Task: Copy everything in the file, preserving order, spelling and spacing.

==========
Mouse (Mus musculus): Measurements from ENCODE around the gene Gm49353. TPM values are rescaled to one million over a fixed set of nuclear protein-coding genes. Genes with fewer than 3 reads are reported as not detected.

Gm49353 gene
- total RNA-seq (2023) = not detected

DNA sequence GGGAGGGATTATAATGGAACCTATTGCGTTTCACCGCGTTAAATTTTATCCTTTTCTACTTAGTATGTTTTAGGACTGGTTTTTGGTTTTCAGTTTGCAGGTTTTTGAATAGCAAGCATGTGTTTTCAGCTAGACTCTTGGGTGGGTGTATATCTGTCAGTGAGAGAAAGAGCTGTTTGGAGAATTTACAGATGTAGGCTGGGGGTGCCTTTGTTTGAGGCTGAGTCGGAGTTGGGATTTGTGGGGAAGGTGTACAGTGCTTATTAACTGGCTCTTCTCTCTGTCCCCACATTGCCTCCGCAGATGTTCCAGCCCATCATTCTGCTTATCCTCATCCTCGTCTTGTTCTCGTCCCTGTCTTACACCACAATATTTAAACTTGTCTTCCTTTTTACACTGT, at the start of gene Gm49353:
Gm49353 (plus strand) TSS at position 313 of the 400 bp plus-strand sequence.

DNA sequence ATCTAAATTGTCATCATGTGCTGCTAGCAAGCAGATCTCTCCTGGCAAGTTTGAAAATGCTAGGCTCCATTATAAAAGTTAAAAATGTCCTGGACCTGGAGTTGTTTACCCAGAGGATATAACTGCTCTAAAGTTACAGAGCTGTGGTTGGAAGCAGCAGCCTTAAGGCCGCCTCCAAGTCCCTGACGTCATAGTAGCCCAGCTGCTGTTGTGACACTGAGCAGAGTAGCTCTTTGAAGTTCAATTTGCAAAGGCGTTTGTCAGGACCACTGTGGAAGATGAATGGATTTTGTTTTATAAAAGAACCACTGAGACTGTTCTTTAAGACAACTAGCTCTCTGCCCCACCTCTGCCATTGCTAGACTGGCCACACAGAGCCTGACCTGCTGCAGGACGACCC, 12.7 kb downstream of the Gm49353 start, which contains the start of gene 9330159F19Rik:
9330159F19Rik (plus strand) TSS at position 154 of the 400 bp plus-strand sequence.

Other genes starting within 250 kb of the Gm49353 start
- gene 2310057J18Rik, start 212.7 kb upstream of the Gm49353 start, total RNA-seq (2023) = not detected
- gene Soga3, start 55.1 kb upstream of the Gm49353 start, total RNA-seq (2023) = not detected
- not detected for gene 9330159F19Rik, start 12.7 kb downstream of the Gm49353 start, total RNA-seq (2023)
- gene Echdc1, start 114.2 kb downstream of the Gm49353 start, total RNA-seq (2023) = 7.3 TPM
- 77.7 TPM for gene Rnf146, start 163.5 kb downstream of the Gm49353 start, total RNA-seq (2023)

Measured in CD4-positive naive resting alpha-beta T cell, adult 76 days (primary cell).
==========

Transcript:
Mouse (Mus musculus): Measurements from ENCODE around the gene Gm49353. TPM values are rescaled to one million over a fixed set of nuclear protein-coding genes. Genes with fewer than 3 reads are reported as not detected.

Gm49353 gene
- total RNA-seq (2023) = not detected

DNA sequence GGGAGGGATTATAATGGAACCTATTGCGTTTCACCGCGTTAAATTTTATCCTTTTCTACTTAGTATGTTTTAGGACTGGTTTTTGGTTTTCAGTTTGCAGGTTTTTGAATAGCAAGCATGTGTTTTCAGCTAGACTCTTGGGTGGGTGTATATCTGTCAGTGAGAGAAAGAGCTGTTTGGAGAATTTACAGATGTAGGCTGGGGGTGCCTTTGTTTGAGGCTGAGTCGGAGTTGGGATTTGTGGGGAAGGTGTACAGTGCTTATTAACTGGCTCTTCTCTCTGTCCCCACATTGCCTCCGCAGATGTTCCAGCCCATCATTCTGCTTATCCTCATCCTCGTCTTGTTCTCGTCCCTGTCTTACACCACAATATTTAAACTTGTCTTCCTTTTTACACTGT, at the start of gene Gm49353:
Gm49353 (plus strand) TSS at position 313 of the 400 bp plus-strand sequence.

DNA sequence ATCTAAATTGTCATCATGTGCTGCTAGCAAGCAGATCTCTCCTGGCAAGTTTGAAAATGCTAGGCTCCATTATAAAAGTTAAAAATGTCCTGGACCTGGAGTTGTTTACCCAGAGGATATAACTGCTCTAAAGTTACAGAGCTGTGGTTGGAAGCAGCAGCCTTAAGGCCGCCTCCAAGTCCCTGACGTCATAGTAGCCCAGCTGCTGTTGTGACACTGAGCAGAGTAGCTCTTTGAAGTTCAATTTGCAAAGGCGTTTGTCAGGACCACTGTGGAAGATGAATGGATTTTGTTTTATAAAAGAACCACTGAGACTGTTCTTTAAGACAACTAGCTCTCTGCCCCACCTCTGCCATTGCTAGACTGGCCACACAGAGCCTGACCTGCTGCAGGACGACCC, 12.7 kb downstream of the Gm49353 start, which contains the start of gene 9330159F19Rik:
9330159F19Rik (plus strand) TSS at position 154 of the 400 bp plus-strand sequence.

Other genes starting within 250 kb of the Gm49353 start
- gene 2310057J18Rik, start 212.7 kb upstream of the Gm49353 start, total RNA-seq (2023) = not detected
- gene Soga3, start 55.1 kb upstream of the Gm49353 start, total RNA-seq (2023) = not detected
- not detected for gene 9330159F19Rik, start 12.7 kb downstream of the Gm49353 start, total RNA-seq (2023)
- gene Echdc1, start 114.2 kb downstream of the Gm49353 start, total RNA-seq (2023) = 7.3 TPM
- 77.7 TPM for gene Rnf146, start 163.5 kb downstream of the Gm49353 start, total RNA-seq (2023)

Measured in CD4-positive naive resting alpha-beta T cell, adult 76 days (primary cell).